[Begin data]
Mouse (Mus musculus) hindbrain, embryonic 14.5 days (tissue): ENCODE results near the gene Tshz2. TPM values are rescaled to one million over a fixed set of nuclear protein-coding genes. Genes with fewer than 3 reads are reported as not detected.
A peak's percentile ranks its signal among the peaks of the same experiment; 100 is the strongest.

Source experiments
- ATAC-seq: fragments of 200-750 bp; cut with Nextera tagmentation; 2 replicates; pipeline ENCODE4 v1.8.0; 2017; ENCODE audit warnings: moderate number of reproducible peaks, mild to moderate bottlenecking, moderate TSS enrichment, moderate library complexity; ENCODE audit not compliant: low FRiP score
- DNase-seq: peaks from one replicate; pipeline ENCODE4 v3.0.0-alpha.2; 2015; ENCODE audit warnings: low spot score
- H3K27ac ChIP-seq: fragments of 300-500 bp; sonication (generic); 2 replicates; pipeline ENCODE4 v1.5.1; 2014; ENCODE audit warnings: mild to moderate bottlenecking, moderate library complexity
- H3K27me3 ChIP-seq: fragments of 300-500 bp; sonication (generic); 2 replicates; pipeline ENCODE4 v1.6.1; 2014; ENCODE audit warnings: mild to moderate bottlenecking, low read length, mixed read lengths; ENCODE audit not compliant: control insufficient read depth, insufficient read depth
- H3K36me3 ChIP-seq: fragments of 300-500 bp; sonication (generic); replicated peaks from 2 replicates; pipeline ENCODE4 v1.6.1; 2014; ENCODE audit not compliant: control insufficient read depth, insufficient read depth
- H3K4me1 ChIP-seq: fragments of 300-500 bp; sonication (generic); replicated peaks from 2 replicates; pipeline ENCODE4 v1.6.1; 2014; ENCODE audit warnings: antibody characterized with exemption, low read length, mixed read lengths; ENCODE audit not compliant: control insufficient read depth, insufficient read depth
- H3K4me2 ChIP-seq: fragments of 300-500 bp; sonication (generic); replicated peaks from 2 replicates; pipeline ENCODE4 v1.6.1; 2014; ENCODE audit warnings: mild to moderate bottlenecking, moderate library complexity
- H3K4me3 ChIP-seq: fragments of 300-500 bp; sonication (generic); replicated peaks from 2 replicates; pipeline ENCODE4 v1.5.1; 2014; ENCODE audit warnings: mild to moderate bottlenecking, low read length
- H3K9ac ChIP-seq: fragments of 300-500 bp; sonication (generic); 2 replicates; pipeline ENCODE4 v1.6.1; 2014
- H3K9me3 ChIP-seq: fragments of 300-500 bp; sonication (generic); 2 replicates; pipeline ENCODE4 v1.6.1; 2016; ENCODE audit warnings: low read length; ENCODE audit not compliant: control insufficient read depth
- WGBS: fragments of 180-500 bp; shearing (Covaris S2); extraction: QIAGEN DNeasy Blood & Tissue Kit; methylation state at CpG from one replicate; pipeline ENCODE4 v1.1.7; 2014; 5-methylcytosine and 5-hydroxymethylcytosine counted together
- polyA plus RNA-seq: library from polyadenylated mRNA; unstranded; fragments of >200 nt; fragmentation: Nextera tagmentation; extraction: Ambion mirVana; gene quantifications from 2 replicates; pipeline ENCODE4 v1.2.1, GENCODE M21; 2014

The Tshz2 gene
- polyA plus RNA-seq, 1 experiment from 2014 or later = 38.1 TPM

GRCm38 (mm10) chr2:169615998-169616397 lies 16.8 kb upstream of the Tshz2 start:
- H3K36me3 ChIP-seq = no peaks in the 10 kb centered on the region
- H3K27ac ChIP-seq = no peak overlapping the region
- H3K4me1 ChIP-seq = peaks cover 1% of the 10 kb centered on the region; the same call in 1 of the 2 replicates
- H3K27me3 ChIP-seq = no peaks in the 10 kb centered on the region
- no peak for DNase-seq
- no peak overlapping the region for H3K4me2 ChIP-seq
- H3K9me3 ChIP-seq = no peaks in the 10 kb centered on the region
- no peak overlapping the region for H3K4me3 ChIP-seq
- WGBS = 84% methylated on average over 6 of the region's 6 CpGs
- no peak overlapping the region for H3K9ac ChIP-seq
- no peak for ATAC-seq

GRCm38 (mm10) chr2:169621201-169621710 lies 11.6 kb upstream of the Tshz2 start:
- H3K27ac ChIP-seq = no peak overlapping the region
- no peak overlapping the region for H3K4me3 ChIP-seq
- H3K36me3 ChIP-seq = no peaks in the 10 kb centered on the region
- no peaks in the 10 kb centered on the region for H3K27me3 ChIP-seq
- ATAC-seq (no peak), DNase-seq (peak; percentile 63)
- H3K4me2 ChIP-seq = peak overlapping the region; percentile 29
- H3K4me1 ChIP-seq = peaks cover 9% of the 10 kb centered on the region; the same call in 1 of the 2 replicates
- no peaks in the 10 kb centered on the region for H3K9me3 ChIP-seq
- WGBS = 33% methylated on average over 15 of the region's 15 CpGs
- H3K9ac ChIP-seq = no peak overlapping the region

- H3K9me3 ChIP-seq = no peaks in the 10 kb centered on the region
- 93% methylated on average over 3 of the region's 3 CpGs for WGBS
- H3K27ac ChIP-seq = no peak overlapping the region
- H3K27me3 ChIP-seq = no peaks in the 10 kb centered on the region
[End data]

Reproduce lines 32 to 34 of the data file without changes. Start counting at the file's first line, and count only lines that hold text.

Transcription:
- no peak overlapping the region for H3K4me3 ChIP-seq
- H3K36me3 ChIP-seq = no peaks in the 10 kb centered on the region
- no peaks in the 10 kb centered on the region for H3K27me3 ChIP-seq